“Zulu” was the nickname of a Boeing 757-260ER, serial number 23916, that flew for Ethiopian Airlines. Zulu’s last voyage occurred 17 years ago today, on November 23, 1996, and involves an almost unbelievable story of a terrorist plot gone horribly awry, and with spectacular but sad consequences.
The odyssey of Flight 961 began shortly after Zulu took off from Addis Ababa, Ethiopia to Nairobi, Kenya, one hop on a chain of flights ultimately terminating at Abidjan, Ivory Coast. Three men in their 20s stood up, seized a fire axe and a fire extinguisher from the wall near the cockpit, and began shouting at the passengers. All three were drunk. They burst into the cockpit and demanded that the pilot, Leul Abate, fly them to Australia. The three hijackers told Abate and the passengers (over the intercom) that they were dissidents from the Ethiopian government and wanted asylum in Australia. They said there were eight more hijackers aboard–although no one could see them–and if anyone tried to interfere they would detonate a bomb they’d brought on board.
There was just one problem: Flight 961 didn’t have nearly enough fuel for a trip to Australia. Abate told the hijackers this but they didn’t believe him. One of them had been reading in the in-flight magazine that a Boeing 757 could fly all of that distance with a full tank, and he believed the plane had been fully fueled in Addis Ababa. (It hadn’t–it’s customary for airliners to carry only the fuel they need for a given journey, which makes total sense). Abate pretended to comply, but actually flew along the African coastline, hoping to convince the hijackers to let him land in the Comoros Islands. Abate had some experience with this–he’d been hijacked twice before, in 1991 and 1995, and in both cases “talked down” the hijackers from their demands. Presumably the terrorists in those previous incidents had been sober, which the three men who took Flight 961 were not.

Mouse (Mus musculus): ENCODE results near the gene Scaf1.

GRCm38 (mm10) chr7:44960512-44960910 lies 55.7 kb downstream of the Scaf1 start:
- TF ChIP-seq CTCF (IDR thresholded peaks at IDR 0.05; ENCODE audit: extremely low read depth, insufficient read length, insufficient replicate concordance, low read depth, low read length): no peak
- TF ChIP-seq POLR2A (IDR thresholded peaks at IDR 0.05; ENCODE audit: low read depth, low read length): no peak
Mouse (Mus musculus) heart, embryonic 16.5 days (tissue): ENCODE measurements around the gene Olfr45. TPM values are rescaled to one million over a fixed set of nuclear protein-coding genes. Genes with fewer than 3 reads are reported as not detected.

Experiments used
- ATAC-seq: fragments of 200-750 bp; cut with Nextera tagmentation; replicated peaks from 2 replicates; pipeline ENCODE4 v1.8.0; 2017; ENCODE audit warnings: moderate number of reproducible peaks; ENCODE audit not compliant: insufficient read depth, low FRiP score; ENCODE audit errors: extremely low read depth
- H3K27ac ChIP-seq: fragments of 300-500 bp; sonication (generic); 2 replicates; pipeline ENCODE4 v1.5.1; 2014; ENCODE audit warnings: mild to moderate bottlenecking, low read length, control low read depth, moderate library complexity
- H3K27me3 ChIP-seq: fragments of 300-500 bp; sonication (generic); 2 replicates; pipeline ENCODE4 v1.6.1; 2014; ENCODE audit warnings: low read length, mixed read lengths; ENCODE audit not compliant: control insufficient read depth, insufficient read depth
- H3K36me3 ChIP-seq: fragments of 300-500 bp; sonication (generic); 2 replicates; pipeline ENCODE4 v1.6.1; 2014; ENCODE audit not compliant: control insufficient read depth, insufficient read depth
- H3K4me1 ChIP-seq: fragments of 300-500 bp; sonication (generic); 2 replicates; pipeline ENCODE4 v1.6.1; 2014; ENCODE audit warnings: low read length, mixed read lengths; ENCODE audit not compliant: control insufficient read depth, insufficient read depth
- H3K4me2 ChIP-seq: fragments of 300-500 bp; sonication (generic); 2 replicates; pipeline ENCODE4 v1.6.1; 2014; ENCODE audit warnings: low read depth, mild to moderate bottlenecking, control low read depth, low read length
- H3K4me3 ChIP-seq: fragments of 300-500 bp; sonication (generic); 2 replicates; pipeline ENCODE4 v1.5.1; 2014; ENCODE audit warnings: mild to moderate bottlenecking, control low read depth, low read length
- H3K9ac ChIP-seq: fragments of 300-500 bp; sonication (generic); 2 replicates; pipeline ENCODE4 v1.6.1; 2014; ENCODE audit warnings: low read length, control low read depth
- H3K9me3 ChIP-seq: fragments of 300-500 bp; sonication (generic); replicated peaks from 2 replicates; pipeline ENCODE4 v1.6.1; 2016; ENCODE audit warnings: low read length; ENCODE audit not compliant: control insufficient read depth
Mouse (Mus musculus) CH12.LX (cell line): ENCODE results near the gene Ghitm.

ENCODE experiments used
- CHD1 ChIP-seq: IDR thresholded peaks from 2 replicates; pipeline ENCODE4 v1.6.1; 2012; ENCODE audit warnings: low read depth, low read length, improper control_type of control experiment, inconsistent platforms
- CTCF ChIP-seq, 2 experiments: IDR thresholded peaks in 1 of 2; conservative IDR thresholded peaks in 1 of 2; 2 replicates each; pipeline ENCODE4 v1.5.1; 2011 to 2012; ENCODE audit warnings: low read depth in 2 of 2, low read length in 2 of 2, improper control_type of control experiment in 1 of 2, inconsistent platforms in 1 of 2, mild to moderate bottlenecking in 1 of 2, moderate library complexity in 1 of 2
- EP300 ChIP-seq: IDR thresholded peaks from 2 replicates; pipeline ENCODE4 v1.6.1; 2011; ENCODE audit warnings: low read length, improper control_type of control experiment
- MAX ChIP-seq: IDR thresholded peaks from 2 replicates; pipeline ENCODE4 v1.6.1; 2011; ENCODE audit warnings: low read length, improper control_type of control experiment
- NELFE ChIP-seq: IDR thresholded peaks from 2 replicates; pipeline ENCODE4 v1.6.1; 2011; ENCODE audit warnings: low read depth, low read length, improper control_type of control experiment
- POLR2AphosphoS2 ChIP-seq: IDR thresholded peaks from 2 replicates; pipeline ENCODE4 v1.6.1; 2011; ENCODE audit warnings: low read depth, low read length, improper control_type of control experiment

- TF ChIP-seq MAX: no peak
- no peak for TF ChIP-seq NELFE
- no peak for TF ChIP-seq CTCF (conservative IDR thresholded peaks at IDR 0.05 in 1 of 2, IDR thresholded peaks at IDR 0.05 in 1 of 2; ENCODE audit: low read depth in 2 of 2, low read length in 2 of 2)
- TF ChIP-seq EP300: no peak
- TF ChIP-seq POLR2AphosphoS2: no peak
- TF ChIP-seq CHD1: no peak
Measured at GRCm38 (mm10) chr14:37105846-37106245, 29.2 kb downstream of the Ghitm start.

This is what the Zulu aircraft looked like during the brief time it was owned by Air Tanzania, in 1991-92.
Four hours later Zulu was flying on fumes. One of the drunk hijackers noticed that they were still in sight of land, which they shouldn’t have been if they were indeed flying to Australia. Conflict broke out in the cockpit. One of the hijackers attacked the co-pilot with the axe. A hijacker grabbed the controls and tried to fly the plane himself. Flight 961 was then approaching the Comoros. The fight with the hijackers meant that Abate had lost his point of reference for the Comoros airport. As the plane ran out of fuel, both engines died. The flight was doomed to go down.
Abate and the co-pilot, injured and bleeding from the axe attack, managed to fight off the hijackers and grab the controls. By now Zulu was careening directly toward the ocean. Abate had to attempt a water landing at more than 200 miles an hour, which had never been done successfully. He ditched the plane in shallow water only 500 yards from a luxury tourist hotel. Zulu began to break apart after striking a coral reef. As soon as it slammed to a halt the fuselage began taking on water. Passengers with their life vests inflated were trapped in the cabin. A total of 125 people died. Fifty survived, including the pilots.
All three hijackers perished in the crash. There were only three of them, not eleven, and the “bomb” they threatened to detonate turned out to be a whiskey bottle wrapped in paper. In an interview given after the disaster Abate said he thought the hijackers intended to die and that their act of terrorism was a suicide pact. They turned out to be disaffected, unemployed Ethiopians, unconnected to any larger political or ideological cause.
A tourist at the hotel near where Flight 961 crashed recorded stunning video of the plane going into the water. Clips from this video are included in the excerpt below, some kind of show on air disasters. It’s pretty bizarre.
Although 125 people were killed, pilots Leul Abate and Yonas Mekuria were regarded as heroes for saving the lives of the survivors. They were both awarded medals. Both of them still fly for Ethiopian Airlines. Citizens of 25 countries were among the dead. One of the American survivors was the U.S. Consul General of Bombay, whose wife was aboard and also survived.
This incredible story is like something out of a movie, and a not very realistic one at that. But it really happened, and is a disaster that deserves to be remembered.